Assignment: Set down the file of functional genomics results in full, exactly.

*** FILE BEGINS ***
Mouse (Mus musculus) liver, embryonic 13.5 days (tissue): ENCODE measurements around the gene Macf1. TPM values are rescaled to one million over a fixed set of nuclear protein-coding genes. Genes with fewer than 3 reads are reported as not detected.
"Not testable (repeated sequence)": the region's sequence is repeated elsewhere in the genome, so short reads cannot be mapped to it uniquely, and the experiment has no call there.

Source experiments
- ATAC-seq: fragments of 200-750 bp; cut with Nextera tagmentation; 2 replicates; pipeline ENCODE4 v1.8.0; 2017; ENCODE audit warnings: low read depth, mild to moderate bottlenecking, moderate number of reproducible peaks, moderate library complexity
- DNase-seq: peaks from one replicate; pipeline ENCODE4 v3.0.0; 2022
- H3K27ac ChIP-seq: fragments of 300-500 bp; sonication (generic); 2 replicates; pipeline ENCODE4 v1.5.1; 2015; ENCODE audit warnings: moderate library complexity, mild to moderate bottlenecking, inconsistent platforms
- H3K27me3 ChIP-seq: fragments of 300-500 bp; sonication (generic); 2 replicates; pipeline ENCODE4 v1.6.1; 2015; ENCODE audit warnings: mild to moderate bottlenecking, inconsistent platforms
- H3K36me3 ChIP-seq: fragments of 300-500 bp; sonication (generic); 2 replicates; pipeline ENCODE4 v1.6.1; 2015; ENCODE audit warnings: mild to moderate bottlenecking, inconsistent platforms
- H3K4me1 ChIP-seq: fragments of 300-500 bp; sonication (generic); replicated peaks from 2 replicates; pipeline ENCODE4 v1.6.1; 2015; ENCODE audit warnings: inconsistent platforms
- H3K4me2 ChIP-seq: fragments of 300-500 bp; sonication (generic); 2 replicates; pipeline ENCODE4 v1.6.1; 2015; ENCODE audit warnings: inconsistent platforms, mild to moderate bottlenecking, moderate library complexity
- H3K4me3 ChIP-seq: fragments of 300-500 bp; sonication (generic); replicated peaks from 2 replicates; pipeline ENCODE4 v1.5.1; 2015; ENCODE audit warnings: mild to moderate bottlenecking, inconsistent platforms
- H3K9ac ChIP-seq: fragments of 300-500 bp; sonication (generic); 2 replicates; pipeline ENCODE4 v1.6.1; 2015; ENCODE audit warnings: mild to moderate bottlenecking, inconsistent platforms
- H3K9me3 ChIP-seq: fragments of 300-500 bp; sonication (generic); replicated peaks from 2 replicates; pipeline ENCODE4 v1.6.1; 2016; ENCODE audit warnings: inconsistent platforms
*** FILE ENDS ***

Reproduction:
Mouse (Mus musculus) liver, embryonic 13.5 days (tissue): ENCODE measurements around the gene Macf1. TPM values are rescaled to one million over a fixed set of nuclear protein-coding genes. Genes with fewer than 3 reads are reported as not detected.
"Not testable (repeated sequence)": the region's sequence is repeated elsewhere in the genome, so short reads cannot be mapped to it uniquely, and the experiment has no call there.

Source experiments
- ATAC-seq: fragments of 200-750 bp; cut with Nextera tagmentation; 2 replicates; pipeline ENCODE4 v1.8.0; 2017; ENCODE audit warnings: low read depth, mild to moderate bottlenecking, moderate number of reproducible peaks, moderate library complexity
- DNase-seq: peaks from one replicate; pipeline ENCODE4 v3.0.0; 2022
- H3K27ac ChIP-seq: fragments of 300-500 bp; sonication (generic); 2 replicates; pipeline ENCODE4 v1.5.1; 2015; ENCODE audit warnings: moderate library complexity, mild to moderate bottlenecking, inconsistent platforms
- H3K27me3 ChIP-seq: fragments of 300-500 bp; sonication (generic); 2 replicates; pipeline ENCODE4 v1.6.1; 2015; ENCODE audit warnings: mild to moderate bottlenecking, inconsistent platforms
- H3K36me3 ChIP-seq: fragments of 300-500 bp; sonication (generic); 2 replicates; pipeline ENCODE4 v1.6.1; 2015; ENCODE audit warnings: mild to moderate bottlenecking, inconsistent platforms
- H3K4me1 ChIP-seq: fragments of 300-500 bp; sonication (generic); replicated peaks from 2 replicates; pipeline ENCODE4 v1.6.1; 2015; ENCODE audit warnings: inconsistent platforms
- H3K4me2 ChIP-seq: fragments of 300-500 bp; sonication (generic); 2 replicates; pipeline ENCODE4 v1.6.1; 2015; ENCODE audit warnings: inconsistent platforms, mild to moderate bottlenecking, moderate library complexity
- H3K4me3 ChIP-seq: fragments of 300-500 bp; sonication (generic); replicated peaks from 2 replicates; pipeline ENCODE4 v1.5.1; 2015; ENCODE audit warnings: mild to moderate bottlenecking, inconsistent platforms
- H3K9ac ChIP-seq: fragments of 300-500 bp; sonication (generic); 2 replicates; pipeline ENCODE4 v1.6.1; 2015; ENCODE audit warnings: mild to moderate bottlenecking, inconsistent platforms
- H3K9me3 ChIP-seq: fragments of 300-500 bp; sonication (generic); replicated peaks from 2 replicates; pipeline ENCODE4 v1.6.1; 2016; ENCODE audit warnings: inconsistent platforms